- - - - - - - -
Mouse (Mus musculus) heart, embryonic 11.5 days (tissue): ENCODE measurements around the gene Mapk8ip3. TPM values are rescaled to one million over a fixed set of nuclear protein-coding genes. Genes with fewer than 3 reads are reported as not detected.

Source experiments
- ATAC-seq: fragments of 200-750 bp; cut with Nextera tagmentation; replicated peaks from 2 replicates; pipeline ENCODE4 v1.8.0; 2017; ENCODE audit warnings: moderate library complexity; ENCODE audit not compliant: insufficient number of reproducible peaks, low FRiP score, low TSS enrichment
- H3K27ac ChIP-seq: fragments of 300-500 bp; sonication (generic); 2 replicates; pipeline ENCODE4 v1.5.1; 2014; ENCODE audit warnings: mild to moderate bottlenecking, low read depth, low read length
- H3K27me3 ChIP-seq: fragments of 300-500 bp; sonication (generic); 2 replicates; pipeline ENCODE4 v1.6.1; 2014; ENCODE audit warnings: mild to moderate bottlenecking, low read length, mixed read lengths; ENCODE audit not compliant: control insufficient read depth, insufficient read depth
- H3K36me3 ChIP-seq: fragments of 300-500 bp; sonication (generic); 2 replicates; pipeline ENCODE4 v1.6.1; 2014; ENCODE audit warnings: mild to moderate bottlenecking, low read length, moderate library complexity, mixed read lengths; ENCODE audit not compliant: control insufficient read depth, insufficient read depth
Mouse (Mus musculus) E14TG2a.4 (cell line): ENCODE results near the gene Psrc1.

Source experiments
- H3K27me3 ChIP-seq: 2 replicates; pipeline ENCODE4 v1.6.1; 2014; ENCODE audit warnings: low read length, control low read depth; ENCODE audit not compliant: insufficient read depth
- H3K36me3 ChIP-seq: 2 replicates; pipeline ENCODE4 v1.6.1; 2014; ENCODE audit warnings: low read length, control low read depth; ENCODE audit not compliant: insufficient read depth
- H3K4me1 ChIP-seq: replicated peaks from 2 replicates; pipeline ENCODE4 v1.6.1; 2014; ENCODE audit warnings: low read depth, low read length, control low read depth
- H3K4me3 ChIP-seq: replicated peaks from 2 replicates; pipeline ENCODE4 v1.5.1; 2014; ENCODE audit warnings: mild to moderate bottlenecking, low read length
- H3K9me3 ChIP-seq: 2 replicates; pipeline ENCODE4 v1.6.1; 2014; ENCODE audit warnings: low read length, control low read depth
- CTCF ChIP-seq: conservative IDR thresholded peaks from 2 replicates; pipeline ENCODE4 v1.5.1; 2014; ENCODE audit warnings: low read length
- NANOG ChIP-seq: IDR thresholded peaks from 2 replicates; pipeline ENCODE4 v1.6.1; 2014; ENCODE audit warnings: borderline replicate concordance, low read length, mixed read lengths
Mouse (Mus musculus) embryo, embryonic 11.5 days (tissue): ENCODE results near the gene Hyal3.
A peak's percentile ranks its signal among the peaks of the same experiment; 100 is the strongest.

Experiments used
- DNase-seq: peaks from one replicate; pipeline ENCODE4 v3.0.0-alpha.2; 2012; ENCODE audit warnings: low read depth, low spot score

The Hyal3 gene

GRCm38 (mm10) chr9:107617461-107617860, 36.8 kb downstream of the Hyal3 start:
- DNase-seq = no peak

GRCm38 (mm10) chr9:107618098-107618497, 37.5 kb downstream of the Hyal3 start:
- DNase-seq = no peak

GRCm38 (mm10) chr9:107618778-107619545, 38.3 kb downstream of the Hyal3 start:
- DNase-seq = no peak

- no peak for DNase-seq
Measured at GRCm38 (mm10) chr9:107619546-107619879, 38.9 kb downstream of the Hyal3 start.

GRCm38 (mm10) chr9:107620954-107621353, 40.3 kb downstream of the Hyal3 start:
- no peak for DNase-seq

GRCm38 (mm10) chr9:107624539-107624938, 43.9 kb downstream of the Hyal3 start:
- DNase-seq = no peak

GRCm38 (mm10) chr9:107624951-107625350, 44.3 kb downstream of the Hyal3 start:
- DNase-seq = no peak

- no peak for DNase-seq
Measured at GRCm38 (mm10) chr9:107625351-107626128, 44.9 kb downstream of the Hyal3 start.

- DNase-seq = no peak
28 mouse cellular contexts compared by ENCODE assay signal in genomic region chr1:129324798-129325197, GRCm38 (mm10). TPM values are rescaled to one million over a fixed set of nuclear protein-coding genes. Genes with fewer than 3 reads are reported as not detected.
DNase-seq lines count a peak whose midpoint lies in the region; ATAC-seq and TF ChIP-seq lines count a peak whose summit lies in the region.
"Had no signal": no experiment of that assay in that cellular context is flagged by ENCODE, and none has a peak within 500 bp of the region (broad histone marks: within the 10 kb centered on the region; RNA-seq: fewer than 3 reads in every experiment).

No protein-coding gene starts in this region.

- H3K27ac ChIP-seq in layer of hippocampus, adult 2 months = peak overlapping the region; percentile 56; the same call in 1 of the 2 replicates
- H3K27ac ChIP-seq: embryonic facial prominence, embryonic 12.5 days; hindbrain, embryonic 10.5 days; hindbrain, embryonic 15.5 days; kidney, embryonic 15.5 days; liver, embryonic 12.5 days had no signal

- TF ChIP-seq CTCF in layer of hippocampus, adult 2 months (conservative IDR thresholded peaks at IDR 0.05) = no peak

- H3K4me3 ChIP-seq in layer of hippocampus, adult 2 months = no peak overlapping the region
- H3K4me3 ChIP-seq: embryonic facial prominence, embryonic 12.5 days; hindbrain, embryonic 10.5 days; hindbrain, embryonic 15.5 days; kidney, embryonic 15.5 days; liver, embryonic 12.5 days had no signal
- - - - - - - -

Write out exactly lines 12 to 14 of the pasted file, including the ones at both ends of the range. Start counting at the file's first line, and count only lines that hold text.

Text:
- H3K4me3 ChIP-seq: replicated peaks from 2 replicates; pipeline ENCODE4 v1.5.1; 2014; ENCODE audit warnings: mild to moderate bottlenecking, low read length
- H3K9me3 ChIP-seq: 2 replicates; pipeline ENCODE4 v1.6.1; 2014; ENCODE audit warnings: low read length, control low read depth
- CTCF ChIP-seq: conservative IDR thresholded peaks from 2 replicates; pipeline ENCODE4 v1.5.1; 2014; ENCODE audit warnings: low read length